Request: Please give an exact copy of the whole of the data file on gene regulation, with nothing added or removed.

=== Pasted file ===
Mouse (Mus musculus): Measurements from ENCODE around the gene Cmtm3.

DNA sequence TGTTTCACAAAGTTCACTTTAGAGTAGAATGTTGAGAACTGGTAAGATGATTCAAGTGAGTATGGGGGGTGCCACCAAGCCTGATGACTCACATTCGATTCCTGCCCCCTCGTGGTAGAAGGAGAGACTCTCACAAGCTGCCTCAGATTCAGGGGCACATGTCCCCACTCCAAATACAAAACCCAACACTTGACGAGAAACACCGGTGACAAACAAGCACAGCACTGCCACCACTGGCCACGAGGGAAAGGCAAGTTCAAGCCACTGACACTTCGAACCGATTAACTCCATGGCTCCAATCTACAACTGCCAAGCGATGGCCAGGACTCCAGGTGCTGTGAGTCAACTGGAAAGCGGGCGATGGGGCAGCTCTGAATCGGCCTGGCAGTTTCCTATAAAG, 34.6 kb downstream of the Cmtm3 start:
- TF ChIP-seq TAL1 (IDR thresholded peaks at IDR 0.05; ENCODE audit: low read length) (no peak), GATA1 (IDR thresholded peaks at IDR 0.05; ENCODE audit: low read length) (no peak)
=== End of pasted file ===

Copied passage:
Mouse (Mus musculus): Measurements from ENCODE around the gene Cmtm3.

DNA sequence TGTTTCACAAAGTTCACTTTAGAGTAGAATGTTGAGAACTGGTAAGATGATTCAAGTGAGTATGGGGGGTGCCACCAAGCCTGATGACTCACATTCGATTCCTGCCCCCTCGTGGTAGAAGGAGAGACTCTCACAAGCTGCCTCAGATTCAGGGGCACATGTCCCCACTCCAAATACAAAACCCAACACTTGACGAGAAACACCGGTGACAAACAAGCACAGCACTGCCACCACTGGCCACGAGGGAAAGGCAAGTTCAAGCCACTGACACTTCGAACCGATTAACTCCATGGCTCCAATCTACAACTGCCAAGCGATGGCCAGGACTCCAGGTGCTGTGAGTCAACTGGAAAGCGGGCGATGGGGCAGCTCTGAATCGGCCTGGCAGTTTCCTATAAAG, 34.6 kb downstream of the Cmtm3 start:
- TF ChIP-seq TAL1 (IDR thresholded peaks at IDR 0.05; ENCODE audit: low read length) (no peak), GATA1 (IDR thresholded peaks at IDR 0.05; ENCODE audit: low read length) (no peak)